Britain Seeks Strategic Research Funds

LONDON—Strategic research in Britain should be funded by a new route that is independent of the support given to academic science through the University Grants Committee and research councils and the customer-contractor relationship used by government departments for applied research. This view is contained in a new report on civilian R&D from the House of Lords Select Committee on Science and Technology, a body of ten peers with considerable experience in science and engineering. The repo

January 26, 1987

LONDON—Strategic research in Britain should be funded by a new route that is independent of the support given to academic science through the University Grants Committee and research councils and the customer-contractor relationship used by government departments for applied research.

This view is contained in a new report on civilian R&D from the House of Lords Select Committee on Science and Technology, a body of ten peers with considerable experience in science and engineering. The report, published January 8, defines strategic research as that "undertaken with eventual practical applications in mind even though these cannot be clearly specified."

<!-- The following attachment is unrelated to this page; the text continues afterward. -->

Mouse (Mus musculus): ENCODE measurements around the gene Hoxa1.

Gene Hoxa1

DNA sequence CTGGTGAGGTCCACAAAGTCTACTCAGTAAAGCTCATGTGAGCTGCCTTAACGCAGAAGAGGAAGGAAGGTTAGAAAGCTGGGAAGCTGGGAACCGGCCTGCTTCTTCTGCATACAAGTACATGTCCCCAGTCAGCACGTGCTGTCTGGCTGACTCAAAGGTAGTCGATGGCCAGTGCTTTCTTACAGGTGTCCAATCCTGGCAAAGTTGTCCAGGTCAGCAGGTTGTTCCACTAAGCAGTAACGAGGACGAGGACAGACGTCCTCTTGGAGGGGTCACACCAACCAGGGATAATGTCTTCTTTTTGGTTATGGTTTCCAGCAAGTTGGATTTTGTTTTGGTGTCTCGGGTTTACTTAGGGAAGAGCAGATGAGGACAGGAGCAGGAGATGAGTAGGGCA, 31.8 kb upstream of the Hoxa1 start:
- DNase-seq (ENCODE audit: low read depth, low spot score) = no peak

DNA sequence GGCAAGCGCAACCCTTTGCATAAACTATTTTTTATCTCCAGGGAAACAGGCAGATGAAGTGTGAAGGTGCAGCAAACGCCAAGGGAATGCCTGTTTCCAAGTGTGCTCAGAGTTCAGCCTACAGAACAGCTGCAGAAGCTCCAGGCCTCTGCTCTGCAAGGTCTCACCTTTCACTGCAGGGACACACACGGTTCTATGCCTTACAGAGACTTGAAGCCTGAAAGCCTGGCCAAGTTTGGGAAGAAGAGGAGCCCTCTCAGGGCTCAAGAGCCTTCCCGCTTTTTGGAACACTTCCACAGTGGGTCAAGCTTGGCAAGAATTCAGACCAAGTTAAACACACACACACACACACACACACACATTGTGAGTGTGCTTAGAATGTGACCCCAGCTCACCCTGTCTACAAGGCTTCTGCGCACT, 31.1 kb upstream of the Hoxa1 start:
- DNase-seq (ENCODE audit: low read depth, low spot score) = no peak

Strategic research with commercial objectives may differ markedly from strategic research with scientific, social or environmental objectives, they argue. So they advocate a new approach "to promote that strategic research which is of most significance to the United Kingdom's economic future." They believe some of the cash should come from the present budgets of the research councils and government departments, but that the central government should invest new funds that would lead to investment by private industry.

The 39 recommendations in the report include a strong plea for mandatory disclosure by British companies of their research investment. Such disclosure would bring home to management its status in relation to similar companies, and it would encourage investors to take such efforts more seriously when weighing a firm's future prospects. The report says that, despite government support in principle for voluntary disclosure by companies, four years of effort by the Department of Trade and Industry "have come to naught, the CBI [Confederation of British Industries] in particular being unwilling to give firm support."

Action seems more likely now following BTR's recent widely publicized takeover bid for Pilkington. As illustrated by its revolutionary float glass process, Pilkington has always invested heavily in long-term research and development. This policy may have made it vulnerable to takeover by a company with an arguably less enthusiastic commitment to research.

The report of the House of Lords Select Committee on Science and Technology,
entitled "Civil Research and Development," Volume 1, is available at
HM Stationery Office, High Holborn, London SW 1. Price: 6 pounds.

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